- Image 1 of 2
- Image 2 of 2
MONTPELIER, Vt. – Vermont works hard to maintain its image as a picture postcard state complete with no billboards, and nothing exemplifies that effort more than Green Up Day.
Held on the first Saturday in May, Green Up Day brings tens of thousands of volunteers out to pick up litter from roadsides and public spaces. It's a Vermont tradition that dates back years.
Gov. Deane Davis started it in 1970, shutting down the interstate so volunteers could clear it of litter. Now more than 22,000 people volunteer each year, cleaning up town roadsides, public spaces and waterways in their own communities.
Last year, 300 tons of trash and more than 5,000 tires were collected.
"People really care, and it does make a difference," said Peg Martin, Green Up Day organizer in Middlebury.
Steve Drebber of Woodstock, Vermont, took part in the first Green Up Day in 1970 as a cub scout. He's featured in a photograph with Davis and other scouts on that day. Since then, he said he's participated with his own children to teach them the importance of service.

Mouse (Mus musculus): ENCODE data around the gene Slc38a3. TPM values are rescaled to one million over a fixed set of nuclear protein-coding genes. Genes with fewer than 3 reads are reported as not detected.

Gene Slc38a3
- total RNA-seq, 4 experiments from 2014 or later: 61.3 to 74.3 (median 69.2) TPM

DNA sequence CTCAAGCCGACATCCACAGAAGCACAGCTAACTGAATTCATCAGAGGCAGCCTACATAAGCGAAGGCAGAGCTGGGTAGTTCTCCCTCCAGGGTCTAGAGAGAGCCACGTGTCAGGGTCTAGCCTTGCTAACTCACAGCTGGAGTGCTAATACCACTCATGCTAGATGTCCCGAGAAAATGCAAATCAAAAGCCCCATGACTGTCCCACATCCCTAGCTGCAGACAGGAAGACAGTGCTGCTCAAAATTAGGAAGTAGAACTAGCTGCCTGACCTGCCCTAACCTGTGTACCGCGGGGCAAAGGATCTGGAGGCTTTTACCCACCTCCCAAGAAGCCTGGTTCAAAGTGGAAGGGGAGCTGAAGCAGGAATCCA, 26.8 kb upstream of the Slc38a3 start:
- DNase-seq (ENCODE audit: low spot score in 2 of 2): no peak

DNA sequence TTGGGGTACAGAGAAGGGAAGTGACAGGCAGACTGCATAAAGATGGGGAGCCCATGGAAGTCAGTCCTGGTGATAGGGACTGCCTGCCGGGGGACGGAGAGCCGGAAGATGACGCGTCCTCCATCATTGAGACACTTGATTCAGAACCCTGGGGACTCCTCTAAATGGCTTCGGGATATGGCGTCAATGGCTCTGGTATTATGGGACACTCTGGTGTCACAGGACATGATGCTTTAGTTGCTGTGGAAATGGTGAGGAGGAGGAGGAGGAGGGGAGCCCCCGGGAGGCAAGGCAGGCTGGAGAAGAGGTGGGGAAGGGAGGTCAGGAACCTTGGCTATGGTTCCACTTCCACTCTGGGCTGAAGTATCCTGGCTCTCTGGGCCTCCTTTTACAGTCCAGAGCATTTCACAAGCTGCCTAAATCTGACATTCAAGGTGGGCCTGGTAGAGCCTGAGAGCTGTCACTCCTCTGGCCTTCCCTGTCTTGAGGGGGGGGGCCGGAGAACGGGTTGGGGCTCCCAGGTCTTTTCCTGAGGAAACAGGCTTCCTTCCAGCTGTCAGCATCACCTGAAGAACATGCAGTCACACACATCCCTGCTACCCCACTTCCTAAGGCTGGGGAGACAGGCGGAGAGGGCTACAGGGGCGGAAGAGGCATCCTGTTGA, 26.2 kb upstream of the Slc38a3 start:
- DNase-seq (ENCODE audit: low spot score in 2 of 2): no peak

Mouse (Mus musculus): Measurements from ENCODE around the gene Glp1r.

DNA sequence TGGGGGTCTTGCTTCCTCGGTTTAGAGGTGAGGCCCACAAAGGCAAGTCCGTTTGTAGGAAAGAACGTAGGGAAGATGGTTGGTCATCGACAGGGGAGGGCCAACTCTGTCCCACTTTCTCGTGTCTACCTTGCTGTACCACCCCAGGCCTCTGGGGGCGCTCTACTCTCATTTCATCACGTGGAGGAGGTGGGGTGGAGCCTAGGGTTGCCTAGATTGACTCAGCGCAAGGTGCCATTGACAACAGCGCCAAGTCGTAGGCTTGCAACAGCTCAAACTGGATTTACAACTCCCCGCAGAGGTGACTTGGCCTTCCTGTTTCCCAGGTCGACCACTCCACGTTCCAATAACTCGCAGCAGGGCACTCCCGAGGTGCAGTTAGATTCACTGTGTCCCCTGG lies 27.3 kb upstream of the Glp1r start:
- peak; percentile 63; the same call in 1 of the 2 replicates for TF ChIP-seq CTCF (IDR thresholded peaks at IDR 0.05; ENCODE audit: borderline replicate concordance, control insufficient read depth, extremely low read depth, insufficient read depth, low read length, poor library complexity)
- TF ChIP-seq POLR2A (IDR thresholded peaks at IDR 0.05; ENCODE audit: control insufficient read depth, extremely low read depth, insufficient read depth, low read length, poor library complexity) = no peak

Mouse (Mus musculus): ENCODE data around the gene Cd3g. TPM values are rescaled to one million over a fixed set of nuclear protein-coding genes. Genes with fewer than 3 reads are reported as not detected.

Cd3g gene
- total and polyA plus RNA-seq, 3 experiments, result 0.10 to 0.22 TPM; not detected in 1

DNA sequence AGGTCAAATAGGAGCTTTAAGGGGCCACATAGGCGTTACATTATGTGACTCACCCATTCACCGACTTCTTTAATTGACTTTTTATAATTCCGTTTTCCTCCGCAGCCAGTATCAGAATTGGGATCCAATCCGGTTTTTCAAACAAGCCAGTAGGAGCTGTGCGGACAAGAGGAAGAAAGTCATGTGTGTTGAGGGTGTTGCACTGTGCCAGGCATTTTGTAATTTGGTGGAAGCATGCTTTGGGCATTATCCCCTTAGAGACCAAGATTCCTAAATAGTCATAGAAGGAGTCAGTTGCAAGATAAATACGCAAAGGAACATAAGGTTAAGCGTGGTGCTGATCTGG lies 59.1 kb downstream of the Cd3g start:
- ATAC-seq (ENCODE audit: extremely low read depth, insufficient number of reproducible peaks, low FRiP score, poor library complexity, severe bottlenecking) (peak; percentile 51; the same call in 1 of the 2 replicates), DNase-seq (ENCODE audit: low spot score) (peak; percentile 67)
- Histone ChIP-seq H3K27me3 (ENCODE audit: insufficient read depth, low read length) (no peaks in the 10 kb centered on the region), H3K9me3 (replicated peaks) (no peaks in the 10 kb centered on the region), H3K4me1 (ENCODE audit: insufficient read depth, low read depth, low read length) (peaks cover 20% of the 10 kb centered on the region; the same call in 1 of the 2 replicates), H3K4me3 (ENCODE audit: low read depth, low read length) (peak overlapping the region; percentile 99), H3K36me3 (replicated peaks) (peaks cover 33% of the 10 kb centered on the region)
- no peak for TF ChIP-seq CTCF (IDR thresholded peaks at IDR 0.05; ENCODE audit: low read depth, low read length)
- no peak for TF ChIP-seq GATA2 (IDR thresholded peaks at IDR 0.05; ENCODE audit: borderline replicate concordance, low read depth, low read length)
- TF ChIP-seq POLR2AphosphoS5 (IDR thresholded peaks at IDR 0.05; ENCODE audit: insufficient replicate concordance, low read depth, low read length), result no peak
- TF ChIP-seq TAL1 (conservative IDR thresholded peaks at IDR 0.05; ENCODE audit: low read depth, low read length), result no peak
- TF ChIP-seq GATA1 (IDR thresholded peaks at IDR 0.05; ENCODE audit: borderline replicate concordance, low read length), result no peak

"I think a lot of people in other states are fairly impressed that A). no billboards and B). that the state's population goes out and takes care of the roads, too, besides just the state road crew," he said.
Other states take part in Adopt-a-Highway or Sponsor-a-Highway programs in which volunteers keep part of a highway litter-free. Oklahoma cleans up with its annual Trash-OFF each spring and, in Arkansas, thousands of volunteers pick up trash off roadways, shorelines, parks and public spaces during the Great Arkansas Cleanup each fall.
In Vermont, the Agency of Transportation crews clean up the 2,700 miles of state interstates and highways.
On Green Up Day, volunteers clean up roads and public spaces in their own communities. The nonprofit Green Up Vermont gives out trash bags for the effort.
Years after moving away, Green Up Day stuck with Jeff Nicklas, of Richmond, Virginia. The power and fun of a community working together and volunteering for efforts that benefit the common good were two things he said he took away from the experiences.
"Those things have stuck with me and influenced my life all these years," he said in an email to Green Up Vermont.